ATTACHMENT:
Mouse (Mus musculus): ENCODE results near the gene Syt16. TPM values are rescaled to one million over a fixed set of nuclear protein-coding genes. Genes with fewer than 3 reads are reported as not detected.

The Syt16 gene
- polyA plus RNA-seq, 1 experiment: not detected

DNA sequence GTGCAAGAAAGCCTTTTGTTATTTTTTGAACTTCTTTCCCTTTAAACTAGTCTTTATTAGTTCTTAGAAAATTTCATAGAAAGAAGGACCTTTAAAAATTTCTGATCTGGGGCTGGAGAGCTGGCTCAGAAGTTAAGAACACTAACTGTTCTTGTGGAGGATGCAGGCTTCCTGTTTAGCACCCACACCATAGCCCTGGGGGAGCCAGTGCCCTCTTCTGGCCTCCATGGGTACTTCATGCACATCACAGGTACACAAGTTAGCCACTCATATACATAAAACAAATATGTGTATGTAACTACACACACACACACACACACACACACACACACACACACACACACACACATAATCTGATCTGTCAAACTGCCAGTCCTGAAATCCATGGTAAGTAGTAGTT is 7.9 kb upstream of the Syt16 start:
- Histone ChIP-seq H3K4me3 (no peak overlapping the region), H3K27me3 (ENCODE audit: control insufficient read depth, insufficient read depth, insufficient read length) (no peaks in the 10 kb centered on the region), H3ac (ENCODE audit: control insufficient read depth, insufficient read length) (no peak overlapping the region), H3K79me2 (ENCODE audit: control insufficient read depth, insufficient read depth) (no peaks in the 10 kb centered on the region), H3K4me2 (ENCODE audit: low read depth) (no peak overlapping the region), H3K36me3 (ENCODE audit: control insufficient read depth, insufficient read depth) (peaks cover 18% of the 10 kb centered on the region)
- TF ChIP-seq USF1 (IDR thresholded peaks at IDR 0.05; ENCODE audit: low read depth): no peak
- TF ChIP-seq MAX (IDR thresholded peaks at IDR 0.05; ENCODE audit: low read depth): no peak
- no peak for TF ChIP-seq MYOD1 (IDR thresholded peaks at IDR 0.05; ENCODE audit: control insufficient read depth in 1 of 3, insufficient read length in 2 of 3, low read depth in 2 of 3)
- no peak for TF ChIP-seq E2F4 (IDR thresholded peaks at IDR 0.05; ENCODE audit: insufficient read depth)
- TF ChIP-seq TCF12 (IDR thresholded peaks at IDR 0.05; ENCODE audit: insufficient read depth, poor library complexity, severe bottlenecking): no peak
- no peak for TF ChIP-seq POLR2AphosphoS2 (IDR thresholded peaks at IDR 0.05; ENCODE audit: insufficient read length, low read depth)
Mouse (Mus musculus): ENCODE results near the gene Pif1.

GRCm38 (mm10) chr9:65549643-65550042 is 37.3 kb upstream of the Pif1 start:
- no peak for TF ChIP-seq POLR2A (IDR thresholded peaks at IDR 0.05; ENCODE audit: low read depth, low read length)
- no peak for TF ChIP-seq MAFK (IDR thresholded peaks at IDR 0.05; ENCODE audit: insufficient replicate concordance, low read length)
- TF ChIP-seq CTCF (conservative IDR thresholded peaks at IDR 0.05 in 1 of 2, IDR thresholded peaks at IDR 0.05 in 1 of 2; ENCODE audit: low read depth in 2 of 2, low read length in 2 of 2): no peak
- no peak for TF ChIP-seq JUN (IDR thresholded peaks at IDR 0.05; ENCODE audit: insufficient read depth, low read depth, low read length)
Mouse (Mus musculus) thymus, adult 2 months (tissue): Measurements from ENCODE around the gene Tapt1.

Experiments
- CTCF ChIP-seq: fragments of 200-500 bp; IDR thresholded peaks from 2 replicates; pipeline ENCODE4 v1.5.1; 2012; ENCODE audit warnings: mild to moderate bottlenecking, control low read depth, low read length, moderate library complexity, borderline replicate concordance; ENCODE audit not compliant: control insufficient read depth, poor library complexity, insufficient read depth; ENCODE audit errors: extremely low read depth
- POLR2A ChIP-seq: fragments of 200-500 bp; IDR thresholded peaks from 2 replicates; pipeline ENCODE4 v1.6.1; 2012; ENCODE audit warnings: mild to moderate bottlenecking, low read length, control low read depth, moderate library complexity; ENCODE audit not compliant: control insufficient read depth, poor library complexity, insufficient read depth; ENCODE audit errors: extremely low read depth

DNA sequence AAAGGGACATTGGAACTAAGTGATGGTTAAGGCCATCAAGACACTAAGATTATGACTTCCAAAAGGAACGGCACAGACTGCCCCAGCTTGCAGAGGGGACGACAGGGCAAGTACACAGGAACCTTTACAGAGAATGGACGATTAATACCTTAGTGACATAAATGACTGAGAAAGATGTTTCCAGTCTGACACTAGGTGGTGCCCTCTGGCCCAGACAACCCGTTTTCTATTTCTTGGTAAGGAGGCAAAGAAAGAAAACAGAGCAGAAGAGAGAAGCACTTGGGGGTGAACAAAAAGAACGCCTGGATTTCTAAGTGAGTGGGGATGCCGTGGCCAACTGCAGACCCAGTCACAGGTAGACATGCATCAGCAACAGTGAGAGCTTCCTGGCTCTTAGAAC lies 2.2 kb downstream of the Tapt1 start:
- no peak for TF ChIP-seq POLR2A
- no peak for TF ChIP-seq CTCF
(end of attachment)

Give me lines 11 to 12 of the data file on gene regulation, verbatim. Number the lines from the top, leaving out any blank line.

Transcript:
- no peak for TF ChIP-seq POLR2AphosphoS2 (IDR thresholded peaks at IDR 0.05; ENCODE audit: insufficient read length, low read depth)
Mouse (Mus musculus): ENCODE results near the gene Pif1.